Secretary of State Mike Pompeo at a press conference in Cairo, Jan. 10. Photo: Andrew Caballero-Reynolds/AFP via Getty Images

Secretary of State Mike Pompeo did his best on Thursday to paper over the contradictions in the Trump administration’s Middle East policy, in a speech that was heavy on Iran bashing and light on criticism of U.S. allies.

The big picture: Pompeo performed his greatest verbal gymnastics when seeking to project an image of U.S. resolve against both Iran and the Islamic State, or ISIS, despite President Trump’s decision to withdraw troops from Syria — the main purpose of the secretary’s current Mideast tour. But given varying White House statements, Pompeo’s claims that withdrawing the 2,000 U.S. troops from Syria doesn't constitute “a change in mission” deserve skepticism.

Details: Pompeo directed heavy rhetorical fire at Iran. In contrast to President Obama — who in a major 2009 address in Cairo expressed his desire for a new relationship with Tehran, despite a history of mutual grievances — Pompeo promised “to confront the ayatollahs, not coddle them” and to combat “the full array of the regime’s malign activities.”

  • He defended the Trump administration’s decision to unilaterally withdraw from the Iran nuclear deal and said that the 12 demands he outlined for Iran to become a “normal nation” in his first major speech as secretary last May are still U.S. policy.

Unlike his predecessor in the George W. Bush administration, Condoleezza Rice, who chided U.S. partners for jailing dissidents, Pompeo made no mention of Saudi Arabia's brutal murder of journalist Jamal Khashoggi or its continued incarceration of peaceful advocates of reform.

Pompeo also called on Egyptian President Abdel Fattah el-Sisi to “unleash the creative energy of Egypt’s people,” but praised his “courage” in “promoting religious freedom” — even as some 60,000 political prisoners languish in Egyptians jails, five years after Sisi took power in a coup.

The bottom line: To the extent that the Trump administration has a strategy for the Middle East, it appears light on military presence and heavy on rhetoric and economic sanctions. Echoing Obama, Pompeo called this a “new beginning,” but whether it will be any more successful than his predecessors' initiatives remains to be seen.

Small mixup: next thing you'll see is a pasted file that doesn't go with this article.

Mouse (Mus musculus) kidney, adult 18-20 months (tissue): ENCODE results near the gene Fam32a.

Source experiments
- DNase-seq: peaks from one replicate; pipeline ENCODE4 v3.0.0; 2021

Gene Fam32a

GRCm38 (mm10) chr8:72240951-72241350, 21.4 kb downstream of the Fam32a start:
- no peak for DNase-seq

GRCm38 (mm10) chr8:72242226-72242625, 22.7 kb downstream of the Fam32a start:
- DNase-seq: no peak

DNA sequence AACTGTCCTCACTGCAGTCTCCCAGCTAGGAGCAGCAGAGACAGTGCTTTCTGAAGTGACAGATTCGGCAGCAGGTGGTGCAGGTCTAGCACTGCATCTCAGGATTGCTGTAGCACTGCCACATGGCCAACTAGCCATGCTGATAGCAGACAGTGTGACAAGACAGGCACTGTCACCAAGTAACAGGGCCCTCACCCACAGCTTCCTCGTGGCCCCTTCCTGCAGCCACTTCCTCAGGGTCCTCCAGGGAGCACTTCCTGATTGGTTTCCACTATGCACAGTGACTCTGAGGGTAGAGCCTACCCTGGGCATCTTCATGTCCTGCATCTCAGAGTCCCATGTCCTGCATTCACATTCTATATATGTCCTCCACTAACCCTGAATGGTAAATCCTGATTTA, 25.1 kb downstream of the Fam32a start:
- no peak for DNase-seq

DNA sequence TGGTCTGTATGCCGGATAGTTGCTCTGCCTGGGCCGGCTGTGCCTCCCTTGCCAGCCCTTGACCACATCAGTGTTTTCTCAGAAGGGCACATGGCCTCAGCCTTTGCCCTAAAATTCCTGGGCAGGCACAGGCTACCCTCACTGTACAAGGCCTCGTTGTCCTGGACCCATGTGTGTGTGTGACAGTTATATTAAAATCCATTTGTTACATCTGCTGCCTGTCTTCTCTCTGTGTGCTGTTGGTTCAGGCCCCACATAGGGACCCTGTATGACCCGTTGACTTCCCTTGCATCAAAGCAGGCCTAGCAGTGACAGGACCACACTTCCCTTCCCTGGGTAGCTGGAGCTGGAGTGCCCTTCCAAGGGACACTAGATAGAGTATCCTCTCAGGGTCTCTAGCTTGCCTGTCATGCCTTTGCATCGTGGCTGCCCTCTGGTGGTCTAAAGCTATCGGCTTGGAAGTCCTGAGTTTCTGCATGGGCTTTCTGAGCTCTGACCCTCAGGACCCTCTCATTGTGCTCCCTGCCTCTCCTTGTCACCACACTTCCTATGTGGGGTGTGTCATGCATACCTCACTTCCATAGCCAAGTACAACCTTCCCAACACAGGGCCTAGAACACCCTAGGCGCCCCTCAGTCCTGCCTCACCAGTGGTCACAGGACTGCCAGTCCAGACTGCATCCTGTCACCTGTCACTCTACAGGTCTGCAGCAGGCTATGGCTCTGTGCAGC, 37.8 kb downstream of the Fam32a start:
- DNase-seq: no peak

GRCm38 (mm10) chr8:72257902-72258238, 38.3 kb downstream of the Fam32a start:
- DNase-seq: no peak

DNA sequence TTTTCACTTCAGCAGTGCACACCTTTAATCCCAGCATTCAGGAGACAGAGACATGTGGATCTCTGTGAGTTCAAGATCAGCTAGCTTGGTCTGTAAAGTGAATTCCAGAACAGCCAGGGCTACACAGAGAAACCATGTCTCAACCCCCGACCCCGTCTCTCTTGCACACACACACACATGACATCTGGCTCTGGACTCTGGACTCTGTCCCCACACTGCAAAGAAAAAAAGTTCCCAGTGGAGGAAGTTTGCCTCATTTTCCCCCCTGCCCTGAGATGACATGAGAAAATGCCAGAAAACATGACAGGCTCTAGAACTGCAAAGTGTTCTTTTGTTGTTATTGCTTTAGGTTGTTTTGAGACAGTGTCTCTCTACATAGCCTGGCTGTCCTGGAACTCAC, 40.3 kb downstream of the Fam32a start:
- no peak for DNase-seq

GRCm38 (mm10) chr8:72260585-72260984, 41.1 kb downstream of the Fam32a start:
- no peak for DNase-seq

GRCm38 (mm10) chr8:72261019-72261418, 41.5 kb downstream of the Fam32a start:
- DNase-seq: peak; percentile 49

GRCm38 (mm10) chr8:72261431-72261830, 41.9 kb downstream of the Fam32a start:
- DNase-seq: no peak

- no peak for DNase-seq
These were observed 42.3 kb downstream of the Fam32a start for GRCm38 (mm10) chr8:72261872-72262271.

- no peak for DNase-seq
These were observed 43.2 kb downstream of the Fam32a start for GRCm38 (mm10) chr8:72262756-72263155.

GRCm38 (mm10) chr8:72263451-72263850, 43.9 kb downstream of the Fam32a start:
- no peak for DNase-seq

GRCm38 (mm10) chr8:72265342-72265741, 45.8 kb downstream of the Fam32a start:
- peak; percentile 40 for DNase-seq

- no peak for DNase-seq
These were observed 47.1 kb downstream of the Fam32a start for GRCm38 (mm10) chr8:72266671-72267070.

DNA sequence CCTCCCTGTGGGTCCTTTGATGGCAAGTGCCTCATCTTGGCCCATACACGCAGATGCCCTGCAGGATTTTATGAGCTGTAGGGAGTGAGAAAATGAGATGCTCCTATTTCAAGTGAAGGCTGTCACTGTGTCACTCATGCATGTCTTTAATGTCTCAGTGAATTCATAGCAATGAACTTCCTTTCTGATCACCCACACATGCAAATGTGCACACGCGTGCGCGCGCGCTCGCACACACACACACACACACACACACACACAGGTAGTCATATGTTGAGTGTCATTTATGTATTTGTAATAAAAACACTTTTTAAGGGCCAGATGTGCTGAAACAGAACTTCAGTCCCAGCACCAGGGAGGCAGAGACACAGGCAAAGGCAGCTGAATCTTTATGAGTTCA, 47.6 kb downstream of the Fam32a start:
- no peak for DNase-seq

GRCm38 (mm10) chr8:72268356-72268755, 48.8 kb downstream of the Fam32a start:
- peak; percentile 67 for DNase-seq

Barbara Slavin directs the Future of Iran Initiative at the Atlantic Council.

Go deeper

2 hours ago - World

Macron visits Beirut promising a "new political pact" for Lebanon

Macron visits the hard-hit Gemmayzeh neighborhood. Photo: AFP via Getty Images

French President Emmanuel Macron walked through the blast-damaged streets of Beirut on Thursday, swarmed by people chanting for the fall of Lebanon's government and pleading for international aid.

Why it matters: Lebanon is at a breaking point. Its economy was collapsing and its government hardly functioning — all before a massive explosion destroyed swathes of the capital city, including its vital port.

2 hours ago - Sports

The PGA Championship is golf's first major in over a year

Photo: Gary Kellner/PGA of America via Getty Images

The 2020 PGA Championship tees off Thursday at San Francisco's TPC Harding Park, which is hosting its first-ever major.

Why it matters: It's the first major in more than a year — and the first of seven majors in the next 12 months. Though there won't be any fans in attendance, the excitement is palpable.

July's jobs report could be an inflection point for the coronavirus recovery

Illustration: Sarah Grillo/Axios

Even if Friday's jobs report shows a big number, it is becoming clear hiring slowed and likely even reversed course in July and real-time indicators suggest the employment situation worsened into August.

Driving the news: Payroll processor ADP's monthly jobs report showed private companies added 167,000 jobs last month, well below the 1.2 million expected by economists and far below June's 4.8 million jobs added.